Do you long to go back to the classics you loved at school? Perhaps you’d like to know more about the almost three millennia-old stories that form the basis of so much of the literary canon? Or maybe you’d simply like to get lost in some extraordinarily compelling stories from the ancient world, many of which are arrestingly visual and feature heroes, deities, magic and mythical creatures. Whichever it is, there are few better places to start than with Stephen Fry’s Mythos, which retells these classic tales of folklore, from the well-known to the more obscure. Narrated by Fry himself, it makes a great listen with older children too; tune in in rapt awe to stories about ‘the wise Athena as she is born from the cracking open of the great head of Zeus… Shiver in fear when Pandora opens her jar of evil torments… and listen with joy as the legendary love affair between Eros and Psyche unfolds’. Brilliant, brilliant stuff that transports you to another world; particularly welcome right now.

The Thursday Murder Club

Richard Osman

If you, like us, are of the strong conviction that rainy lockdown days are for cosy crime capers, then you’re bound to enjoy Richard Osman’s debut, The Thursday Murder Club, read here by the author himself along with the unerringly good Lesley Manville. As goes the blurb, ‘In a peaceful retirement village, four unlikely friends meet up once a week to investigate unsolved killings. But when a local property developer shows up dead, 'The Thursday Murder Club' finds themselves in the middle of their first live case.’ The first in Osman’s series, this promises to be a page-turning joy.

The Guest List

Lucy Foley

Got a taste for a whodunnit? Lucy Foley’s number one Sunday Times bestseller and Waterstones Thriller of The Month is a total treat, as the awards and accolades it is covered in attest to. The setting is classic mystery – an island – and the situation excellent: a wedding, featuring old friends (read: old scores to settle). Expect ‘past grudges. Happy families. Hidden jealousies. Thirteen guests. One body. The wedding cake has barely been cut when one of the guests is found dead. And as a storm unleashes its fury on the island, everyone is trapped. All have a secret. All have a motive. One guest won’t leave this wedding alive....’ Hooked yet?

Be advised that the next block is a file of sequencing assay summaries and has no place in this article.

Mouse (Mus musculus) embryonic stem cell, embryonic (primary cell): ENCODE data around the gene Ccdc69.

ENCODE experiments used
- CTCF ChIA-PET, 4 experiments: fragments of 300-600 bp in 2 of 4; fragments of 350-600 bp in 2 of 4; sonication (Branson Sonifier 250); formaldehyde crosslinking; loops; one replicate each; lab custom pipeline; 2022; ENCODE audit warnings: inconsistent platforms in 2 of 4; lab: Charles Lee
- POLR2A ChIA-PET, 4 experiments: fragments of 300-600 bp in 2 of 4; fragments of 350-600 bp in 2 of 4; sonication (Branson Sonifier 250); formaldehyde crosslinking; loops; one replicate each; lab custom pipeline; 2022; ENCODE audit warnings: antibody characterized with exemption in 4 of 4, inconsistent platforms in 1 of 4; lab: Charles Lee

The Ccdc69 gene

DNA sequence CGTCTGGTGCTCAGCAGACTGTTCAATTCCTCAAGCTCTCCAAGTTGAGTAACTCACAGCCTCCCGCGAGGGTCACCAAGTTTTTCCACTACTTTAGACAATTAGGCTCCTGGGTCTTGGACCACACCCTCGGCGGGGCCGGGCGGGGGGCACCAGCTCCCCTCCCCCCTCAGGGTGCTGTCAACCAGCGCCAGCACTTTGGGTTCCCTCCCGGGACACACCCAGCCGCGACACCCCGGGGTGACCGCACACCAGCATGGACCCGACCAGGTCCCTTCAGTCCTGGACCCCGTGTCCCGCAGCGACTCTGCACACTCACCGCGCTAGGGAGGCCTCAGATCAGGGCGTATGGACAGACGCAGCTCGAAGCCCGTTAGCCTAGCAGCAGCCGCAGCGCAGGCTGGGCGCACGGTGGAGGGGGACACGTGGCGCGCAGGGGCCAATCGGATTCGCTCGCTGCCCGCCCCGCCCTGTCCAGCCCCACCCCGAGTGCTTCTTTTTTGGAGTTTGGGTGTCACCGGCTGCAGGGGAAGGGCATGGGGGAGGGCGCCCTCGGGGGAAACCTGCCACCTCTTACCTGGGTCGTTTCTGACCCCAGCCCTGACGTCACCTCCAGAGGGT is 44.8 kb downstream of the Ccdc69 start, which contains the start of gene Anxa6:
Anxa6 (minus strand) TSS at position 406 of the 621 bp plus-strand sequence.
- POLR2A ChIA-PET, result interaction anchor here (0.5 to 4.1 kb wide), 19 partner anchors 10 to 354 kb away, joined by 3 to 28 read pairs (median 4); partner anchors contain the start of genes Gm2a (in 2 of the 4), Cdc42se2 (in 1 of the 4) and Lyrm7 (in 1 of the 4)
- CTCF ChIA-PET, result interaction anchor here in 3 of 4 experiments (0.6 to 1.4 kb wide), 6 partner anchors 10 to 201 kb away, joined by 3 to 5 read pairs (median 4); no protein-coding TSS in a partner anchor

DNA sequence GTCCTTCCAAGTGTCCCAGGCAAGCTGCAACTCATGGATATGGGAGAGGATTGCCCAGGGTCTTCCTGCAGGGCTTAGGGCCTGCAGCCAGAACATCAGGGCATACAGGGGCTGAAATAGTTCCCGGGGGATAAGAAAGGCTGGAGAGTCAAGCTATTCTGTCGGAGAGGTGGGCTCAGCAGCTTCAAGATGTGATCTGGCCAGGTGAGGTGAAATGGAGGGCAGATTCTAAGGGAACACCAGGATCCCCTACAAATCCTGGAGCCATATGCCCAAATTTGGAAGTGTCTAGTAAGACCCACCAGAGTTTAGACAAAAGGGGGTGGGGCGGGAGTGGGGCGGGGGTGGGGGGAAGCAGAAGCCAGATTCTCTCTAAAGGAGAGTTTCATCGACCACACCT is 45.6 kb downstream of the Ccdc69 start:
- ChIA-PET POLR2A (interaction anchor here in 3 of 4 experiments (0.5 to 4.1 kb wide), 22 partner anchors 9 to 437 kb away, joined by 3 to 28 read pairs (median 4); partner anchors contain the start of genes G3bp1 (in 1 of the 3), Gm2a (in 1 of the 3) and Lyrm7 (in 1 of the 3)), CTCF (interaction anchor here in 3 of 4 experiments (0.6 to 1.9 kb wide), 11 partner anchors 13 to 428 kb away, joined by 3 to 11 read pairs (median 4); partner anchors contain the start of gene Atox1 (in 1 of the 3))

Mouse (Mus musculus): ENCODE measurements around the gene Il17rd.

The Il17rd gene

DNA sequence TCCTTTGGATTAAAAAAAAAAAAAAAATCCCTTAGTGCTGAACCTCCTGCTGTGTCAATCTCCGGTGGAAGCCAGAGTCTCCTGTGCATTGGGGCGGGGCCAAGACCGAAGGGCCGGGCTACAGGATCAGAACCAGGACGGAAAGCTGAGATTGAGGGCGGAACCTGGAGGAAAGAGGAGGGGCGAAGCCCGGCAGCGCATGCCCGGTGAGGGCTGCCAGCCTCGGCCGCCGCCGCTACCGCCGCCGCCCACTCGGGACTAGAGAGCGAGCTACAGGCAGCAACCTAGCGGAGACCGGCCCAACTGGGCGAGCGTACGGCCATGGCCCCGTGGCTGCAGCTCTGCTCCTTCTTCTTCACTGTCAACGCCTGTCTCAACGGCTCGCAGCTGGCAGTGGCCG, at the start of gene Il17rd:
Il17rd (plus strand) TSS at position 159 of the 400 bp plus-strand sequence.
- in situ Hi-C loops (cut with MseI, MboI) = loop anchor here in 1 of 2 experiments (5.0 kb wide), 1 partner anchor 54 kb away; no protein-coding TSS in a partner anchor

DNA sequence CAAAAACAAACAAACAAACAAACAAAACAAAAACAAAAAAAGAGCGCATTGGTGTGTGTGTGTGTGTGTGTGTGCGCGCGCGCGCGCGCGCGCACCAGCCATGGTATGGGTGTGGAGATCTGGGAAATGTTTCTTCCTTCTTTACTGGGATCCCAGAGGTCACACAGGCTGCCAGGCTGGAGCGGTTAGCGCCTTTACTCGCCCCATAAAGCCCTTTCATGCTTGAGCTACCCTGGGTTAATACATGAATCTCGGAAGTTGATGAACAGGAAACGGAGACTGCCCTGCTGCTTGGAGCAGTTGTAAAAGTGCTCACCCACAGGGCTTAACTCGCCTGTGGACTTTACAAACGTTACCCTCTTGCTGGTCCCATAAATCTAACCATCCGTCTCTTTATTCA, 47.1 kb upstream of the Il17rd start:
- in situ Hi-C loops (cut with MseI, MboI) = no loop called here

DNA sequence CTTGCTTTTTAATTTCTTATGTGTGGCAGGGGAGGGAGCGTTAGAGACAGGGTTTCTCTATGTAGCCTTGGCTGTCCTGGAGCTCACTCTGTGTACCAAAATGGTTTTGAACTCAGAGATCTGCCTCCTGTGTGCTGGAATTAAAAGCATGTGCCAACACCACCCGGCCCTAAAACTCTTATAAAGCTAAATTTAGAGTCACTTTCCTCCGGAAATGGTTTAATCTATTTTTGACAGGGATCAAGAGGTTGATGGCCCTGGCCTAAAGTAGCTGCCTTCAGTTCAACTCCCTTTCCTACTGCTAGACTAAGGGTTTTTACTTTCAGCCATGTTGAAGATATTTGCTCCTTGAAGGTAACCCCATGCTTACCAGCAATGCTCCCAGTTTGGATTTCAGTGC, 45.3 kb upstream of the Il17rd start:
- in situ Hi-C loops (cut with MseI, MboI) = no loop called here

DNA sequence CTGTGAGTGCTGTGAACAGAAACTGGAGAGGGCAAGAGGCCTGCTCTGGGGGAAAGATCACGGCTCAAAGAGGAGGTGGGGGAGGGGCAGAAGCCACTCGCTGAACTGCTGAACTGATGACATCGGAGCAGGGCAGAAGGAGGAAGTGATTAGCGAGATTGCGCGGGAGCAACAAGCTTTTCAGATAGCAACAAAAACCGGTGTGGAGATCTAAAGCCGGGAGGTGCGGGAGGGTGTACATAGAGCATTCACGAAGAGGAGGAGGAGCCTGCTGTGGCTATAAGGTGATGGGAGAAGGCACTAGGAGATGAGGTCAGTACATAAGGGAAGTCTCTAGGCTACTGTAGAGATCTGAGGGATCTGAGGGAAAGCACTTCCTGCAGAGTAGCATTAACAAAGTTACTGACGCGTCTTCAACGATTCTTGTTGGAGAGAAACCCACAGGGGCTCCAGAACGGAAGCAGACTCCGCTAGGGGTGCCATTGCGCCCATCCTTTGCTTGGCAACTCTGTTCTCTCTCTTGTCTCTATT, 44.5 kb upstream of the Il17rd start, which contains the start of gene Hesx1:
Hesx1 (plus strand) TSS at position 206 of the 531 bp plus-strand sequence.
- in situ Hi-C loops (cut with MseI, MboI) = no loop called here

And Then There Were None

Agatha Christie

On the theme of cosy crime, it would be downright neglectful – nay sacrilegious – not to include one of Agatha Christie’s eighty-odd books. She remains, after all, undisputed queen of the whodunnit. Read by Dan Stevens of Downton fame, And Then There Were None features neither of Christie’s two iconic sleuths (Poirot or Marple), but is an undisputed classic. Set on an island – loosely based on Burgh Island in Devon – ten guests, unknown to one another, have invited/ lured for what soon transpire to be spurious reasons. Before long, they start dropping like flies. Claustrophobic and brilliantly told, this is one of the darker tales in the Christie oeuvre.

The Complete George Smiley Radio Club

John Le Carre

Featuring the brilliant Simon Russell Beale in the lead role alongside a stellar cast that includes Kenneth Cranham, Eleanor Bron, Brian Cox, Ian MacDiarmid, Anna Chancellor, Hugh Bonneville and Lindsay Duncan, listen to this for a reminder of the towering genius of the late John Le Carre. His novels revolving around the apparently ordinary but frighteningly astute spy Smiley are rightly regarded as contemporary classics, drawing on Le Carre’s own experience working within the field of espionage.

The Noel Coward BBC Radio Drama Collection

Noel Coward